The Israeli targeting system serves as an example of this acceleration. The former IDF chief said that human intelligence analysts could determine 50 targets for bombing in Gaza each year, but Habsora can generate 100 targets daily, along with real-time recommendations on which ones to strike.

How does the system generate these targets? It does so through probabilistic reasoning offered by machine learning algorithms.

Machine learning algorithms learn from data by searching for patterns in vast amounts of information, and their success depends on the quality and quantity of the data. They provide recommendations based on probabilities.

Probabilities are based on pattern matching. If a person bears enough similarities to other individuals marked as enemy combatants, they may also be labeled as combatants.

The Problem Enabled by AI Remote Targeting

Some argue that machine learning enables greater precision in targeting, making it easier to avoid harm to innocent individuals and use proportionate force. However, the notion of more precise targeting in aerial attacks has failed in the past, as evidenced by the high number of declared and undeclared civilian casualties in the global war on terror.

Moreover, the distinction between combatants and civilians is rarely clear-cut. Even humans often struggle to distinguish who is a combatant and who is a civilian.

Technology does not change this fundamental truth. Often, social categories and concepts are not objective but contested or specific to a particular time and place. However, computer vision combined with algorithms is more effective in predictable environments where concepts are objective, relatively stable, and internally consistent.

Will AI Make War Worse?

We are living in a time of unjust wars, military occupations, severe violations of engagement rules, and an incipient arms race fueled by U.S.-China rivalry. In this context, incorporating AI into warfare may add new complexities that exacerbate rather than prevent harm.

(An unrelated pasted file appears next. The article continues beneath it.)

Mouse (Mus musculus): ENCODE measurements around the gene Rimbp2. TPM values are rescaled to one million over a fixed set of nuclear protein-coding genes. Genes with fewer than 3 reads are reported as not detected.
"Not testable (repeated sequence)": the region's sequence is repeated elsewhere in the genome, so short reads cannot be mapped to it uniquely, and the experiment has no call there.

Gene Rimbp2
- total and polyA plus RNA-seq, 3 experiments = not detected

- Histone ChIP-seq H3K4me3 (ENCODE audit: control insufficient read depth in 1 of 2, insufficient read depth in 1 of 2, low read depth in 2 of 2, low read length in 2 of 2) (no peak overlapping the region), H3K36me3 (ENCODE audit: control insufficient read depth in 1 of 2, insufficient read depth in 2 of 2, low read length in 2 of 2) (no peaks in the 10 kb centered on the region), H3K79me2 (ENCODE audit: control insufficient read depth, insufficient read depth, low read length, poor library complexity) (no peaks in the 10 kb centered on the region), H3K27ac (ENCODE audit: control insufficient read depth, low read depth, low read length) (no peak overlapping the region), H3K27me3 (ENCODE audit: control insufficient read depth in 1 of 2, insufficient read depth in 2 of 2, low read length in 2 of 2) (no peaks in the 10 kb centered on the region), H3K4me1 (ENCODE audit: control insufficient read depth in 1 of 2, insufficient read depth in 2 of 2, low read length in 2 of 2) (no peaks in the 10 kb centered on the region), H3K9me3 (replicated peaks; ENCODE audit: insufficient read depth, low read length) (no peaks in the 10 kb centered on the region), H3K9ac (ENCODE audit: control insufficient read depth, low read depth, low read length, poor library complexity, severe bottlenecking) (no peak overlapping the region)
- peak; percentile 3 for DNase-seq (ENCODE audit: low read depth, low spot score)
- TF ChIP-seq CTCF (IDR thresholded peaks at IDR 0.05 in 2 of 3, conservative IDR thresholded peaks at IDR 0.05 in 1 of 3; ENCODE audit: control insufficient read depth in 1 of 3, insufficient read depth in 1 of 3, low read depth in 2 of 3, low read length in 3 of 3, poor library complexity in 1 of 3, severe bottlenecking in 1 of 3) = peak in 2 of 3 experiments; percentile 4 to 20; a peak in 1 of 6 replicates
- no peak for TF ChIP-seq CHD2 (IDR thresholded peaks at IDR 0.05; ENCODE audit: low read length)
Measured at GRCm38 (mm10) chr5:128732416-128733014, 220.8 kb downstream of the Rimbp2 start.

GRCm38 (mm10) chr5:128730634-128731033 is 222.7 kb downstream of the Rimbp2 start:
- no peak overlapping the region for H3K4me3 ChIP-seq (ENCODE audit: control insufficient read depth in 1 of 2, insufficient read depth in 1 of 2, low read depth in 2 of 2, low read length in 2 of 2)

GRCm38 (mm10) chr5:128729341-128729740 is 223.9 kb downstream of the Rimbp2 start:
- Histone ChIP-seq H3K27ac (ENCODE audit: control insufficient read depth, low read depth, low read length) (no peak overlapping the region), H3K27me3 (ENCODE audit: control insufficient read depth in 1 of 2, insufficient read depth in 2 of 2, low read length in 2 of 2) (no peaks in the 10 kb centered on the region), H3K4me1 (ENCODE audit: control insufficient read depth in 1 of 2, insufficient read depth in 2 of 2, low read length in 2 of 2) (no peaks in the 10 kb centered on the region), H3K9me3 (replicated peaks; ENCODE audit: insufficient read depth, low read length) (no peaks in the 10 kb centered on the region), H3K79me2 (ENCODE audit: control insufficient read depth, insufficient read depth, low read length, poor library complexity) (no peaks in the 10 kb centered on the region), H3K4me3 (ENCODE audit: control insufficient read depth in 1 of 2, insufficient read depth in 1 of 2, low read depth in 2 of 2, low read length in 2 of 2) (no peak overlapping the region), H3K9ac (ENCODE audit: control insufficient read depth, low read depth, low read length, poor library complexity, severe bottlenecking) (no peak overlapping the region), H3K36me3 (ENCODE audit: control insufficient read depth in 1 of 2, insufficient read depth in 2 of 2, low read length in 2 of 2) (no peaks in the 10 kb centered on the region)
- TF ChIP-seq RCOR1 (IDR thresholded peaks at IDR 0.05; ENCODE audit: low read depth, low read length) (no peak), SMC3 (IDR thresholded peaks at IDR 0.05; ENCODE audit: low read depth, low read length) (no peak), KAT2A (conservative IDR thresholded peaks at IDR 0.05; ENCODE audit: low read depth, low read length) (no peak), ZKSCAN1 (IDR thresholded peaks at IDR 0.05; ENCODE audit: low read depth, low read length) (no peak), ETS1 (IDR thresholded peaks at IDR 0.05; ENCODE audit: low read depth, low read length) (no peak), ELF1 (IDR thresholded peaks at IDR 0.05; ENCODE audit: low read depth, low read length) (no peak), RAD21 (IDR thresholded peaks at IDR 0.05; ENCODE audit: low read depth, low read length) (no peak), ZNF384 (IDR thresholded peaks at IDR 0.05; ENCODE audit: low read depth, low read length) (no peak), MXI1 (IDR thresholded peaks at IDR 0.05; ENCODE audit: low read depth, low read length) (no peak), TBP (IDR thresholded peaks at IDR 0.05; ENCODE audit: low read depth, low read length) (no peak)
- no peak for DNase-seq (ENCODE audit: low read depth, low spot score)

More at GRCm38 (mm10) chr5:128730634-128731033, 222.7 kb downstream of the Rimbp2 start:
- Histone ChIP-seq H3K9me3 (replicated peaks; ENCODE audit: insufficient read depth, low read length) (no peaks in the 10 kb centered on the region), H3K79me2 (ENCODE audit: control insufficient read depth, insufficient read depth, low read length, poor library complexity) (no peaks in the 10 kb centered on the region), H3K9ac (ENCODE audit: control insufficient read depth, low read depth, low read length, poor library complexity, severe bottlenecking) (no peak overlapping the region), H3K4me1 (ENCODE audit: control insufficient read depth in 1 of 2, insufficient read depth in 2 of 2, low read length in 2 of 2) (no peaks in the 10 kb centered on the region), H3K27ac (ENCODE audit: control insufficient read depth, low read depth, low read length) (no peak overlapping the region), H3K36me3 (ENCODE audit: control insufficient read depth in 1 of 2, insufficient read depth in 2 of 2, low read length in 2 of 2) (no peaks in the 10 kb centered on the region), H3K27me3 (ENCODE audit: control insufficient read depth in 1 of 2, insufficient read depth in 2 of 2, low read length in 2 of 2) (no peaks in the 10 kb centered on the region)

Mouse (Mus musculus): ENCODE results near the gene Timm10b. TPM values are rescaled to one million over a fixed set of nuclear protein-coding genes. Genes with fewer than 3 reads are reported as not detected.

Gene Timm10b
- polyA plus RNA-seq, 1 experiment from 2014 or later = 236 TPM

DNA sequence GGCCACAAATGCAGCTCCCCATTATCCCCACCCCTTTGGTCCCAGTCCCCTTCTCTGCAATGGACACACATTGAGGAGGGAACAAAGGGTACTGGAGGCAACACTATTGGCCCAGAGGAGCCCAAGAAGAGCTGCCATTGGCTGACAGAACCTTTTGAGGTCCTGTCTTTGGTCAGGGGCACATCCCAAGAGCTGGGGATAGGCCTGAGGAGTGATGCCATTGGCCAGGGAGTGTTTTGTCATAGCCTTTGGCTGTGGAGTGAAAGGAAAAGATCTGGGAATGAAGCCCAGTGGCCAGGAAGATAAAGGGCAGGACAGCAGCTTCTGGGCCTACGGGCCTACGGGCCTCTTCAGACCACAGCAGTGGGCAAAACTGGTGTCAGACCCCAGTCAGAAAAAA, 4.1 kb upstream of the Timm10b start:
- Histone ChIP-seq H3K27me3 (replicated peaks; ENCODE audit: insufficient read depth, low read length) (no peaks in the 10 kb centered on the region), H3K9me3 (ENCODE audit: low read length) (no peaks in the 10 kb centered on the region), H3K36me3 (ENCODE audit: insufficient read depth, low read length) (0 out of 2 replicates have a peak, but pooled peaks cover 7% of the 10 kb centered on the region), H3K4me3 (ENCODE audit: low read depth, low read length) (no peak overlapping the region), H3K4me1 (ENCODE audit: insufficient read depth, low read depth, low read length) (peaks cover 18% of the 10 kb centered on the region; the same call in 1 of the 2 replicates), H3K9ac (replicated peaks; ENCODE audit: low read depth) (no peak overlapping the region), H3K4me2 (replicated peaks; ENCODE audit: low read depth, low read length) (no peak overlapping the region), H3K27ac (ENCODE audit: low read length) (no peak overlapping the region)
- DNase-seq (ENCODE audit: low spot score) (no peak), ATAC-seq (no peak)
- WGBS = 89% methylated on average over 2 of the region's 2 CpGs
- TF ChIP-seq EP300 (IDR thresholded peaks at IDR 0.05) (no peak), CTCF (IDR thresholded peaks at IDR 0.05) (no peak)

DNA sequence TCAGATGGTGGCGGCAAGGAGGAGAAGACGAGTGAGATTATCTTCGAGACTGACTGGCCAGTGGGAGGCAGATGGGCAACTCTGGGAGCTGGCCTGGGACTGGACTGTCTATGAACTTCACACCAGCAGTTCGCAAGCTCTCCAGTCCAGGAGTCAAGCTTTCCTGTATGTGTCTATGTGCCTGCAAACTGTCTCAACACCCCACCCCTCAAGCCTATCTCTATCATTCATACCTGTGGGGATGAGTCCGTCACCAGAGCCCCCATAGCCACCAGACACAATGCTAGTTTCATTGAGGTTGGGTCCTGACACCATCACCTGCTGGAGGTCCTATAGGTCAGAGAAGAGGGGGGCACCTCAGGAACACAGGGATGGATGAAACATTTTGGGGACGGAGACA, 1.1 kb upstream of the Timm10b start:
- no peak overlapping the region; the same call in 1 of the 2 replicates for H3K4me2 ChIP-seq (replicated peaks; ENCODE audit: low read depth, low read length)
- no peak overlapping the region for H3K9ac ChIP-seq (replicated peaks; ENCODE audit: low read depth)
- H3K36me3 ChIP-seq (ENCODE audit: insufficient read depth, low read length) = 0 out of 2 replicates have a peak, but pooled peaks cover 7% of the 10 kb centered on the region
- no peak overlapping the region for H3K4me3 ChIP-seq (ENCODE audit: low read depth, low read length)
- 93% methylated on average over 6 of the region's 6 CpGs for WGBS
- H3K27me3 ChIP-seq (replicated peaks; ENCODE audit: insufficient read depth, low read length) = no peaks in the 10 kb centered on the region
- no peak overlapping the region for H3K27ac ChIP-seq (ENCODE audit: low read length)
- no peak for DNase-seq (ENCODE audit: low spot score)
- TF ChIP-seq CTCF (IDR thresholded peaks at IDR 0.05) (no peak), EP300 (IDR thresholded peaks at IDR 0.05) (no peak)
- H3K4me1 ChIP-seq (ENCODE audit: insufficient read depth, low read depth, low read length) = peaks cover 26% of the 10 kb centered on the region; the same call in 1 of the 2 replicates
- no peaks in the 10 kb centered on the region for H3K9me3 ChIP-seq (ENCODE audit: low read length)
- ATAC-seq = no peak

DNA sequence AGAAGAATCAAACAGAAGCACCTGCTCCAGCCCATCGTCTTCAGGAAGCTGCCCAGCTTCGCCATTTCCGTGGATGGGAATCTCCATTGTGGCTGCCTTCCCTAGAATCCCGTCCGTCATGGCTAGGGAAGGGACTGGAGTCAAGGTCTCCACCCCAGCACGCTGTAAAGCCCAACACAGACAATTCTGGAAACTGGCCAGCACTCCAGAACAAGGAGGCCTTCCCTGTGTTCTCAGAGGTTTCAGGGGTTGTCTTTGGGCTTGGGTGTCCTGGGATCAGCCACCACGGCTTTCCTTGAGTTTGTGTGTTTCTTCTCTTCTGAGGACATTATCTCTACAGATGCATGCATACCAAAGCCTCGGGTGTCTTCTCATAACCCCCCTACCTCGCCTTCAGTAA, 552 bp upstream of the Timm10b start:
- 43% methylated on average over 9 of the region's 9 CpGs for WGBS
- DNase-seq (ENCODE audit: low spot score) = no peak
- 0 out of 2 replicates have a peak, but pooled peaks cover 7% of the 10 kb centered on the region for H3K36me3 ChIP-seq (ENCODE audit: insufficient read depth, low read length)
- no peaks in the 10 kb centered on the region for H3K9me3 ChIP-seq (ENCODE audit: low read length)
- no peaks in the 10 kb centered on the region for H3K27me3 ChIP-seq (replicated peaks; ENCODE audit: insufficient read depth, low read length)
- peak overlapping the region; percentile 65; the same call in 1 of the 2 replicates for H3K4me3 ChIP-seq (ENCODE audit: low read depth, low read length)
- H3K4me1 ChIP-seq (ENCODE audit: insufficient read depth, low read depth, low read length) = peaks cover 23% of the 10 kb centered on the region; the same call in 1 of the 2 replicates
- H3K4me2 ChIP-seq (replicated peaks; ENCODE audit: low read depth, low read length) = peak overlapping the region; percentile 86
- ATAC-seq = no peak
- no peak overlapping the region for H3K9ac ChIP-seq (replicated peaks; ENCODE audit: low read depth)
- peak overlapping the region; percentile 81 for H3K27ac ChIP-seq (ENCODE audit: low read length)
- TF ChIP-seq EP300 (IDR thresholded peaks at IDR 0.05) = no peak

AI systems make it easier for military actors to remain anonymous in war and can render the source of violence or the decision-making process leading to it invisible. On the other hand, we can observe an increasing disconnect between military forces, soldiers, and the civilians caught in the crossfire, as well as the wars waged in the name of the nations they serve.

As AI becomes more prevalent in warfare, military forces will need to develop robust ethical frameworks and guidelines to ensure that AI systems are used responsibly, in accordance with international humanitarian law and the principles of proportionality and distinction.

FAQ:

Q: How is AI being used in military targeting?

A: AI systems are being used at various levels of warfare, from intelligence gathering and surveillance to autonomous weapons that can select and engage targets without human intervention.

Q: What are the ethical considerations surrounding the use of AI in warfare?

A: The use of AI in warfare raises concerns about the dehumanization of adversaries, the potential for misinformation, the accuracy of targeting, and the increasing disconnect between military forces and the societies on whose behalf they are fighting.

Q: Can AI make warfare more efficient?

A: Yes, AI has the potential to increase the speed and efficiency of warfare through its ability to process and analyze vast amounts of data faster than human cognition.

Q: What challenges arise from AI’s role in warfare?

A: The challenges include determining the boundaries of AI systems, grappling with the rapid pace of decision-making, and ensuring ethical considerations are upheld in a data-driven battlefield.